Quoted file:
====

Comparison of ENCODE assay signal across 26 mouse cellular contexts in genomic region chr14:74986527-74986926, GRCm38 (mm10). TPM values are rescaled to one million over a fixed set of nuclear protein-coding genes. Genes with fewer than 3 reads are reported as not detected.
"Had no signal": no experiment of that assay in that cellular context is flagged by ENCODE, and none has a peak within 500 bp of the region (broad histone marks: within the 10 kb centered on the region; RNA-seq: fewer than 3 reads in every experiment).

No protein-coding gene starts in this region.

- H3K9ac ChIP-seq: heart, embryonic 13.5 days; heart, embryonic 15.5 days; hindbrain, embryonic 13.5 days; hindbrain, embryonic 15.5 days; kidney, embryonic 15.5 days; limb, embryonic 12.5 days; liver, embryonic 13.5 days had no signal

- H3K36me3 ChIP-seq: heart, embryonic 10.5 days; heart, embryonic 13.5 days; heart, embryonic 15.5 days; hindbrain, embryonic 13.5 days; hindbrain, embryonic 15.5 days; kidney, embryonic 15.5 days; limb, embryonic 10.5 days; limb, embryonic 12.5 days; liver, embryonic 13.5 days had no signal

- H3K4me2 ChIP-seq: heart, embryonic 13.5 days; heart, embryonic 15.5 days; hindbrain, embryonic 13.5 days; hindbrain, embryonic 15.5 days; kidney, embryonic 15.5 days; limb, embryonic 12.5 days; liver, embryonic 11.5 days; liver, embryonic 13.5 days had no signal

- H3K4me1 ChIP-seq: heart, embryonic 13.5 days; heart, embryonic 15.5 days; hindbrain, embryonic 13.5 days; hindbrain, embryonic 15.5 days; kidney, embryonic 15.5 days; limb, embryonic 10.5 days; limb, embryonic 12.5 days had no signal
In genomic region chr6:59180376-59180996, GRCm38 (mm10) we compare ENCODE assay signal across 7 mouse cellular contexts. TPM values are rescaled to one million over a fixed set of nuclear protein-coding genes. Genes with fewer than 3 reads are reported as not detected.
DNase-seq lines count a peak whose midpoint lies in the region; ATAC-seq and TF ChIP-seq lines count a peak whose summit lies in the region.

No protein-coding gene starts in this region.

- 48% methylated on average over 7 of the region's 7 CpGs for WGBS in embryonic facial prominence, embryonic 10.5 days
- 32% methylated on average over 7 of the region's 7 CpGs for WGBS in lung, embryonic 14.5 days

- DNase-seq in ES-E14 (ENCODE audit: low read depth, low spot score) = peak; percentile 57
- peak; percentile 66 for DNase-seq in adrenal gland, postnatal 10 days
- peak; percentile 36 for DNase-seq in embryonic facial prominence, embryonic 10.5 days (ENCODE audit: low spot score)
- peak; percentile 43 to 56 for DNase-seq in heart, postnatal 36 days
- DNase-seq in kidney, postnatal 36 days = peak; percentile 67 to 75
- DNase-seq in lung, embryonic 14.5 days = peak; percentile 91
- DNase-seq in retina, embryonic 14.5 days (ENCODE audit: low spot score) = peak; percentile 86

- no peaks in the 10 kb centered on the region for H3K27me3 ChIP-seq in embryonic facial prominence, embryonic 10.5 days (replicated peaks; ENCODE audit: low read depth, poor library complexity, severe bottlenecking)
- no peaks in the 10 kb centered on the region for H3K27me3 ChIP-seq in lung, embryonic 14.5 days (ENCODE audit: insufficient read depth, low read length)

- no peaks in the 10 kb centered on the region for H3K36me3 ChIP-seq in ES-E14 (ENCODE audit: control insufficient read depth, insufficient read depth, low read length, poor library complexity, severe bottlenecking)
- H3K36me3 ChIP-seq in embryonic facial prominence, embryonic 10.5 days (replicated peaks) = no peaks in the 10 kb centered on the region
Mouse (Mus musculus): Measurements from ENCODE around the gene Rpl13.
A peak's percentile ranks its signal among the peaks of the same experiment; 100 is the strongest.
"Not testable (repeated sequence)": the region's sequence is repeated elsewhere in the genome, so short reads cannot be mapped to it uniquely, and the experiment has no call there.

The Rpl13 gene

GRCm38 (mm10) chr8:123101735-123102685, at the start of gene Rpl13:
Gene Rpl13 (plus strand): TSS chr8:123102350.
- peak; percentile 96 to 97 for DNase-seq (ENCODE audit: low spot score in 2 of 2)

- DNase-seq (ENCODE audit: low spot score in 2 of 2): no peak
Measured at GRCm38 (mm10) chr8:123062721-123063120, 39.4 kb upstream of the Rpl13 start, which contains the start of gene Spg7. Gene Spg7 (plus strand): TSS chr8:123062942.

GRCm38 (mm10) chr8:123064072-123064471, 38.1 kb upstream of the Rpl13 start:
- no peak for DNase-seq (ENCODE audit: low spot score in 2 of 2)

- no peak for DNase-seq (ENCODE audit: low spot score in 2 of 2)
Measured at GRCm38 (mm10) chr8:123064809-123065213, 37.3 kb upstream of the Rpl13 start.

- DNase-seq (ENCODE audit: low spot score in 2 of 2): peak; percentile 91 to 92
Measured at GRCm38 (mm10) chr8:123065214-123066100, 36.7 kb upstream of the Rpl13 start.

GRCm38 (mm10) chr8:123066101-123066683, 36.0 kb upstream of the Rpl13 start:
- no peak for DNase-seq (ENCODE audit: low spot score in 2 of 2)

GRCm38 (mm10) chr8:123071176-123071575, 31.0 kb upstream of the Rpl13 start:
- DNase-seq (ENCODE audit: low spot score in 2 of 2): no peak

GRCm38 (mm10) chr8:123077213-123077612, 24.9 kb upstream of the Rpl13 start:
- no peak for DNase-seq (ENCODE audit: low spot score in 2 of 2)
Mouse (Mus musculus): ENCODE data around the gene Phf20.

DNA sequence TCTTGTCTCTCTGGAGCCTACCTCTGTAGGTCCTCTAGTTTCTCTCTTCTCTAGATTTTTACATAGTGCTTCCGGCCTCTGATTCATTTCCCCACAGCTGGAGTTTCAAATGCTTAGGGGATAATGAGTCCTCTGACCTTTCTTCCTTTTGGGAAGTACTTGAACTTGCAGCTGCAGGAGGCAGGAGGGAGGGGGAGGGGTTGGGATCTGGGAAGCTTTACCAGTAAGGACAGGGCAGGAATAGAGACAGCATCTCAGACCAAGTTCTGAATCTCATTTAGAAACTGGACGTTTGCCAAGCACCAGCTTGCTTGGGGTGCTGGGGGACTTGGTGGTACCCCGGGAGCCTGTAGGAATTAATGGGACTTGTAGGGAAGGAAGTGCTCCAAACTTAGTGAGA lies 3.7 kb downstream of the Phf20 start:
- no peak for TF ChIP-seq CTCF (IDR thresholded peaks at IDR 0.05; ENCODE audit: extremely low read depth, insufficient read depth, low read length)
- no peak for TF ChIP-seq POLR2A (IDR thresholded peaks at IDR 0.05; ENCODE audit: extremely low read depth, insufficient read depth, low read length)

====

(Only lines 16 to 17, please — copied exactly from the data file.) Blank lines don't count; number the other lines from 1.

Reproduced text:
- peak; percentile 43 to 56 for DNase-seq in heart, postnatal 36 days
- DNase-seq in kidney, postnatal 36 days = peak; percentile 67 to 75